Thursday, April 30, 2020

How HashMap Works Internally in Java

In this Java tutorial you'll learn how HashMap works internally in Java, which is also a favorite Java Collections interview question. Note that code snippets used here are from JDK 10.

There are four things you should know about HashMap before going into internal working of HashMap in Java-

  • HashMap works on the principal of hashing.
  • Map.Entry interface- This interface gives a map entry (key-value pair). HashMap in Java stores both key and value object, in bucket, as an object of Node class which implements this nested interface Map.Entry. Read more about Map.Entry interface here.
  • hashCode()- HashMap provides put(key, value) method for storing and get(key) method for retrieving values from HashMap. When put() method is used to store (Key, Value) pair, HashMap implementation calls hashcode on Key object to calculate a hash that is used to find a bucket where Entry object will be stored.
    When get() method is used to retrieve value, again key object (passed with the get() method) is used to calculate a hash which is then used to find a bucket where that particular key is stored.
  • equals()- equals() method is used to compare objects for equality. In case of HashMap key object is used for comparison, also using equals() method Map knows how to handle hashing collision (hashing collision means more than one key having the same hash value, thus assigned to the same bucket). In that case objects are stored in a linked list, refer figure for more clarity.
    Where hashCode() method helps in finding the bucket where that key is stored, equals() method helps in finding the right key as there may be more than one key-value pair stored in a single bucket.

** Bucket term used here is actually an index of array, that array is called table in HashMap implementation. Thus table[0] is referred as bucket0, table[1] as bucket1 and so on.

How elements are stored internally in Java HashMap

HassMap class in Java internally uses an array called table of type Node to store the elements which is defined in the HashMap class as-

transient Node[] table;
Node is defined as a static class with in a Hashmap.
static class Node implements Map.Entry {
  final int hash;
  final K key;
  V value;
  Node next;

As you can see for each element four things are stored in the following fields-

  • hash- For storing Hashcode calculated using the key.
  • key- For holding key of the element.
  • value- For storing value of the element.
  • next- To store reference to the next node when a bucket has more than one element and a linkedlist is formed with in a bucket to store elements.

Following image shows how Node(key-value pair) objects are stored internally in table array of the HashMap class.

HashMap internal implementation in Java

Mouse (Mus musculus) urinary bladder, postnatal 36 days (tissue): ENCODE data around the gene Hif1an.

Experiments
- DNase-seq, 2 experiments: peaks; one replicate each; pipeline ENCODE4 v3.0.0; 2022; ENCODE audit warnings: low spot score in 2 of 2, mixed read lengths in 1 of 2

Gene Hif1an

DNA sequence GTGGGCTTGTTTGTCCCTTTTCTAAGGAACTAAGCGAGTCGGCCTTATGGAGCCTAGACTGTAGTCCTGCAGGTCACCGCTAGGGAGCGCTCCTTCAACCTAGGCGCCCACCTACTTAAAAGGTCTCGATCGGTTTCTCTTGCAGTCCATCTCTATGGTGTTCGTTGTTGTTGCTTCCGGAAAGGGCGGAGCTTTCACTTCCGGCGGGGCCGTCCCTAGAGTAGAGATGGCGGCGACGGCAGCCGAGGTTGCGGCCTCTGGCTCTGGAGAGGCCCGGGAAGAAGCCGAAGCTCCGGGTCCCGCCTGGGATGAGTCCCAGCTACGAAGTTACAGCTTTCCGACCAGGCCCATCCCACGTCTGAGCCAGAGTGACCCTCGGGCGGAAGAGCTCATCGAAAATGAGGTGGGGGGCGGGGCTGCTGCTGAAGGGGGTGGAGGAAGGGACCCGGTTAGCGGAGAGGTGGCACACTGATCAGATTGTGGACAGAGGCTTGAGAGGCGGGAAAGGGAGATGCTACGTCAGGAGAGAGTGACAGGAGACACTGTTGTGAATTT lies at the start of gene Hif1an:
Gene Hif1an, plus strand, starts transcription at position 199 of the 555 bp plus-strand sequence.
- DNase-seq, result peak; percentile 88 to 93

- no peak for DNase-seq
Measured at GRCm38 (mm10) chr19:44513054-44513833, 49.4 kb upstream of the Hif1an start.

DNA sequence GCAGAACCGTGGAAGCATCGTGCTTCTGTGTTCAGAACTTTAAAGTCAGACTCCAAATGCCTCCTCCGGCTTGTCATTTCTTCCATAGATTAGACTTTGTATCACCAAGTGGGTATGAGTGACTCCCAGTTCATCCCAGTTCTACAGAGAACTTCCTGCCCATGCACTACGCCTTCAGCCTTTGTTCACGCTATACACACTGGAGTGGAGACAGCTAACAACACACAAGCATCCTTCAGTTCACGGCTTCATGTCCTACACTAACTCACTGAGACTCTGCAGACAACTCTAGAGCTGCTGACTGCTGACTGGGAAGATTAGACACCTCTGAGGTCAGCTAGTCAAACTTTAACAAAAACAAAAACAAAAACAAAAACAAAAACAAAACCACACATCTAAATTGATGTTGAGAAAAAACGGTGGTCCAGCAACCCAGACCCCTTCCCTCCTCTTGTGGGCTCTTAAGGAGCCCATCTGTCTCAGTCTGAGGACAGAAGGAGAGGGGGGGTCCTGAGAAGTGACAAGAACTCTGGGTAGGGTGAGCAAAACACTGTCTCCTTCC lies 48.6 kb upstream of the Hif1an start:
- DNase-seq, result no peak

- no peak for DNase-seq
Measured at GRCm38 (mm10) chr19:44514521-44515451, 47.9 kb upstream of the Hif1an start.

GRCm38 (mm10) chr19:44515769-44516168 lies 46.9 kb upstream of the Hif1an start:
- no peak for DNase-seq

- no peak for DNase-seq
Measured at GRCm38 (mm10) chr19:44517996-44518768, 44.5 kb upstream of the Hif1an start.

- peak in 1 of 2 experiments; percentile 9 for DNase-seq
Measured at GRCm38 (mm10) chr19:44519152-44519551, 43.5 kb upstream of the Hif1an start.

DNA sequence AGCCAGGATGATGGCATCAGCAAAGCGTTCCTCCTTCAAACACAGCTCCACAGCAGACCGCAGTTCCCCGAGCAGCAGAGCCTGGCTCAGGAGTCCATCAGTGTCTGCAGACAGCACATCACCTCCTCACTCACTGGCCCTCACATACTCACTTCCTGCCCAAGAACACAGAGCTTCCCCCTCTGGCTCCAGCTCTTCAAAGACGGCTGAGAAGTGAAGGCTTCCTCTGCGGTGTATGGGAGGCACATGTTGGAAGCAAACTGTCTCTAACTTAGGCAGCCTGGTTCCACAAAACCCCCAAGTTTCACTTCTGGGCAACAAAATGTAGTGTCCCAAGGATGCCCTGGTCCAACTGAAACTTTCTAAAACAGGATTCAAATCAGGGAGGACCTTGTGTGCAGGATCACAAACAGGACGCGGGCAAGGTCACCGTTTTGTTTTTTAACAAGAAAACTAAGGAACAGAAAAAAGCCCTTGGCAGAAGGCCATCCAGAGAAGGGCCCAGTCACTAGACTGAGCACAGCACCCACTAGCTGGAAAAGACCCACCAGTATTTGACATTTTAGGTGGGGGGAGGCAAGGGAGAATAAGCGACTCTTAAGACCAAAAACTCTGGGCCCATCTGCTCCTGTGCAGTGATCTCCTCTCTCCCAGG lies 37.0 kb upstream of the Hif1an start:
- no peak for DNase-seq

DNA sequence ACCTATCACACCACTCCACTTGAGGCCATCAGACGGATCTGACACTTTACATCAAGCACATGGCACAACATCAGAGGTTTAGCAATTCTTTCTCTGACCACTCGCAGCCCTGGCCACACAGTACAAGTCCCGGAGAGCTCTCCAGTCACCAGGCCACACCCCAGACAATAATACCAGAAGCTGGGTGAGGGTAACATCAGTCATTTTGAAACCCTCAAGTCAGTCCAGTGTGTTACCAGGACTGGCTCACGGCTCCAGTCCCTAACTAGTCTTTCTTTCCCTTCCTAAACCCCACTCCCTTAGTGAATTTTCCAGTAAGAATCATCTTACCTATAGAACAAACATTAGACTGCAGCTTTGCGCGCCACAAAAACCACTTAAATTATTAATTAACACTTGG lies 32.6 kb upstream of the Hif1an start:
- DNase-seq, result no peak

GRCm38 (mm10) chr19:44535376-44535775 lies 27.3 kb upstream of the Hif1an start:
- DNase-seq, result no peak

Importance of hashCode() and equals() method in HashMap

How important it is to have a proper hash code and equals method can be seen through the help of the following program, explanation of this example will also help in understanding the working of HashMap's put()method (next section).

public class HashMapTest {
  public static void main(String[] args) {
    Map <Key, String> cityMap = new HashMap<Key, String>();
    cityMap.put(new Key(1, "NY"),"New York City" );
    cityMap.put(new Key(2, "ND"), "New Delhi");
    cityMap.put(new Key(3, "NW"), "Newark");
    cityMap.put(new Key(4, "NP"), "Newport");

    System.out.println("size before iteration " + cityMap.size());
    Iterator <Key> itr = cityMap.keySet().iterator();
    while (itr.hasNext()){
    System.out.println("size after iteration " + cityMap.size());    

// This class' object is used as key
// in the HashMap
class Key{
  int index;
  String Name;
  Key(int index, String Name){
    this.index = index;
    this.Name = Name;
  // A very bad implementation of hashcode
  // done here for illustrative purpose only 
  public int hashCode(){
    return 5;
  // A very bad implementation of equals
  // done here for illustrative purpose only 
  public boolean equals(Object obj){
    return true;


size before iteration 1
size after iteration 1

How put() method of Java HashMap works internally

Lets get through the above example to see what is happening, this will also help in understanding how put() method of HashMap works internally.

Notice that I am inserting 4 values in the HashMap, still in the output it says size is 1 and iterating the map gives me the last inserted entry. Why is that? Answer lies in, how hashCode() and equals() method are implemented for the key Class. Have a look at the hashCode() method of the class Key which always returns "5" and the equals() method which is always returning "true".

When a value is put into HashMap it calculates a hash using key object and for that it uses the hashCode() method of the key object class (or its parent class). Based on the calculated hash value HashMap implementation decides which bucket should store the particular Entry object.